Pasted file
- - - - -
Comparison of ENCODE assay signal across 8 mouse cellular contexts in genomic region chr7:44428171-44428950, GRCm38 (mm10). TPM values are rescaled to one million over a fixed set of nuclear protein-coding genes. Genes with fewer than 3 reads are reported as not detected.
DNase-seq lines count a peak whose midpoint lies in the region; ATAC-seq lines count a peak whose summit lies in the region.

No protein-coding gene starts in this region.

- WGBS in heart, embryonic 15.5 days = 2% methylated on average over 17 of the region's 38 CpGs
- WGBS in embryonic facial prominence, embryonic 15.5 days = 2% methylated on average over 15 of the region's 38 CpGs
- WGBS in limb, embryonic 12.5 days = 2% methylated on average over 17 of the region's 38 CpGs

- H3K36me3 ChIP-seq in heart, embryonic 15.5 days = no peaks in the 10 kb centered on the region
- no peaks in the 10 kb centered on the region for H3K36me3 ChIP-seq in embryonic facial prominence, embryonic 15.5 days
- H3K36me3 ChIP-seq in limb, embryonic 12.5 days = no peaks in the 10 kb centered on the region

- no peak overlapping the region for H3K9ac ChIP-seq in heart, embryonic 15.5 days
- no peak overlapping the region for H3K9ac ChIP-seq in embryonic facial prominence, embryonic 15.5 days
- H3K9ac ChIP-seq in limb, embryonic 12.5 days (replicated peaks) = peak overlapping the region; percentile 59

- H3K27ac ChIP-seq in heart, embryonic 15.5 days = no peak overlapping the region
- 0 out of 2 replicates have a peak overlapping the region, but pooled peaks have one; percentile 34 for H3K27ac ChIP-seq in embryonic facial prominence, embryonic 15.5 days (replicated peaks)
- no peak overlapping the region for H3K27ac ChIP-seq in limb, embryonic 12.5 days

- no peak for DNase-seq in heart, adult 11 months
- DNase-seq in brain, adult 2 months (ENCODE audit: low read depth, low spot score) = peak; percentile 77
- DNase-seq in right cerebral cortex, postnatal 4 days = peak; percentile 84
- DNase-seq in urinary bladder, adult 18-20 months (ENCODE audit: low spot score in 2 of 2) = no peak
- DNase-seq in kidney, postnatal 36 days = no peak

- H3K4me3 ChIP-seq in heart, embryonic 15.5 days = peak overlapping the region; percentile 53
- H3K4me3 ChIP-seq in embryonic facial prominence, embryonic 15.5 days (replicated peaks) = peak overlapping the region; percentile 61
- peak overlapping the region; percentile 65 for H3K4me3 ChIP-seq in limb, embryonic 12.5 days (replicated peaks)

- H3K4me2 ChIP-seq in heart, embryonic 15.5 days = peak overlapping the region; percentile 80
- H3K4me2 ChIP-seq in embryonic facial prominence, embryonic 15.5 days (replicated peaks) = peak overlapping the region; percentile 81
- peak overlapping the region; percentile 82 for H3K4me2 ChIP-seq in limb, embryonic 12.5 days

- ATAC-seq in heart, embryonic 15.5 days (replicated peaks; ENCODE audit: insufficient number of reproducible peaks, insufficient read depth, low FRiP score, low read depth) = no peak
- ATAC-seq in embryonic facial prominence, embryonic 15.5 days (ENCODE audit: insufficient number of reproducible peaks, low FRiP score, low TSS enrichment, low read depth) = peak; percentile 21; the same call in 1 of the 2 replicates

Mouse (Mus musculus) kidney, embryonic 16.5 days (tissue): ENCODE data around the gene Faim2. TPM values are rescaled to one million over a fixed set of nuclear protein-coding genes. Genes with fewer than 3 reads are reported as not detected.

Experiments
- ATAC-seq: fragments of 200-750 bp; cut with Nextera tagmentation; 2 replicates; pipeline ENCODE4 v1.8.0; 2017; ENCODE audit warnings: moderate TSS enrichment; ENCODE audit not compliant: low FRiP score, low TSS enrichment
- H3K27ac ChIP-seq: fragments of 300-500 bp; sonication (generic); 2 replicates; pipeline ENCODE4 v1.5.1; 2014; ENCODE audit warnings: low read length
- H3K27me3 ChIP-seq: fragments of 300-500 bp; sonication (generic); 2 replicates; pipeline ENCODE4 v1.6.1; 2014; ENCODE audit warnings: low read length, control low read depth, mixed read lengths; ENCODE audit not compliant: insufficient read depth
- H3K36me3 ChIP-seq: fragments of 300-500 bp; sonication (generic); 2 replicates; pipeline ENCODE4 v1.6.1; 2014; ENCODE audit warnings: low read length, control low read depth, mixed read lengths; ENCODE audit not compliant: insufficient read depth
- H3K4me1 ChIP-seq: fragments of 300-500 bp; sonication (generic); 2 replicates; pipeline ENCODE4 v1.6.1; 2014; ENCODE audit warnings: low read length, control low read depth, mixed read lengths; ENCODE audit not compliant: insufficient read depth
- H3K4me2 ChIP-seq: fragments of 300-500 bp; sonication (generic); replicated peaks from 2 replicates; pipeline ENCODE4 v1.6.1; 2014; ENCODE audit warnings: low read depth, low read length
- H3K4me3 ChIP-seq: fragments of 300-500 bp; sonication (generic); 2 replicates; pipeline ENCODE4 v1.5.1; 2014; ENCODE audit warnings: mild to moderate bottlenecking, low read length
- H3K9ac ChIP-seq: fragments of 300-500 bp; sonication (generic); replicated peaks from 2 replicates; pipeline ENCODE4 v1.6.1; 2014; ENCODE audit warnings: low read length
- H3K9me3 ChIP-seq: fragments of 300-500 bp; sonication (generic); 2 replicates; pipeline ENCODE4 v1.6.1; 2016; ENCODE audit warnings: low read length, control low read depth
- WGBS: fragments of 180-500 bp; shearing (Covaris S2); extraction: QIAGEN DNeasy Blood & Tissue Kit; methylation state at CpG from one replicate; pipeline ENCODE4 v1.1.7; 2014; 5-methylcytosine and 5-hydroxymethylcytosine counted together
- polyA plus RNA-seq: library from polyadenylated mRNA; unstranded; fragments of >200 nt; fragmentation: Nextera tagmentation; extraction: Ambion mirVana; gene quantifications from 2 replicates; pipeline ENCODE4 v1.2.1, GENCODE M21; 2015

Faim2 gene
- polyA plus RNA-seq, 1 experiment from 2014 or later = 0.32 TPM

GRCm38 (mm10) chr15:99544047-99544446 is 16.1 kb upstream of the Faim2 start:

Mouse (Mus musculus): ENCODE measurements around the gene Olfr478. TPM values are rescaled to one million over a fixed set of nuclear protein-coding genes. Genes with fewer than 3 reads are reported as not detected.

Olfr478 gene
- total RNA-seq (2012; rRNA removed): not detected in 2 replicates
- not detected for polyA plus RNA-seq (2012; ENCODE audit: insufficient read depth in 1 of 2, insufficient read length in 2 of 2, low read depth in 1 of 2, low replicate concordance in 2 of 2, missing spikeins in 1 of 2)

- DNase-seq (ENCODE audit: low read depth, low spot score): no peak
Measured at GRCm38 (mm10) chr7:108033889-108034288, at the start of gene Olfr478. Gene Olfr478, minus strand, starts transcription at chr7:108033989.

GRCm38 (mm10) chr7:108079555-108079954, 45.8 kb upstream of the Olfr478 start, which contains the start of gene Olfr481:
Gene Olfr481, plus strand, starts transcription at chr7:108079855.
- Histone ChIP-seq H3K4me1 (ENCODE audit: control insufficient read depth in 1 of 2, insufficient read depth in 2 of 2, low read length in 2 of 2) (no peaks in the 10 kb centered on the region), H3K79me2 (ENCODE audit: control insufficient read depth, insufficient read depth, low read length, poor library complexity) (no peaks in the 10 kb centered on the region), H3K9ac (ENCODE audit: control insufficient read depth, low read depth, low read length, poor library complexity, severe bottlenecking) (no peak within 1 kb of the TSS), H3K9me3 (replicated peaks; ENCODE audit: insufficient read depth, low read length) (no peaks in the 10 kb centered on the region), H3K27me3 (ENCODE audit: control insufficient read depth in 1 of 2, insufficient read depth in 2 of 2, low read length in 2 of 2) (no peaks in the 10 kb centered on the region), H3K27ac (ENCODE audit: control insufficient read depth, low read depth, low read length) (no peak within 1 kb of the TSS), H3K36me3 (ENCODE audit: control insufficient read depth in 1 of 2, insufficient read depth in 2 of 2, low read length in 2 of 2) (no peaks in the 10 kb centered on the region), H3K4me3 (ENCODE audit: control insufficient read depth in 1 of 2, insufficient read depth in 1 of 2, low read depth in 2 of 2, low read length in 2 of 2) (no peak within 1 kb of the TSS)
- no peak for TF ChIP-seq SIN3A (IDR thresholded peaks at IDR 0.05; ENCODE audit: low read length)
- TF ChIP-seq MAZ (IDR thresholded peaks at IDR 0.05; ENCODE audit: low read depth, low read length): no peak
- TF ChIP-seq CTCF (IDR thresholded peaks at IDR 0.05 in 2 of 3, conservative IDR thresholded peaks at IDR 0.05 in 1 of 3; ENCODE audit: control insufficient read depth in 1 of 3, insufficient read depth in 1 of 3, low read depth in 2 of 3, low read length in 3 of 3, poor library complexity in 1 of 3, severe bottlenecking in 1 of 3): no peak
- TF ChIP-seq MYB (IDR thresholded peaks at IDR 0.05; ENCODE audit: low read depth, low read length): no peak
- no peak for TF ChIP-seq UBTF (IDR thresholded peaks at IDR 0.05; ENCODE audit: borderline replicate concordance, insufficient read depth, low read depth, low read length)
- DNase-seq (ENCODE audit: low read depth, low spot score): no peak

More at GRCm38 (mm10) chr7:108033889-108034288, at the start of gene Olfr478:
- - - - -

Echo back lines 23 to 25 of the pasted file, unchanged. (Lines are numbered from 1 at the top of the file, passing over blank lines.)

- peak overlapping the region; percentile 65 for H3K4me3 ChIP-seq in limb, embryonic 12.5 days (replicated peaks)

- H3K4me2 ChIP-seq in heart, embryonic 15.5 days = peak overlapping the region; percentile 80
- H3K4me2 ChIP-seq in embryonic facial prominence, embryonic 15.5 days (replicated peaks) = peak overlapping the region; percentile 81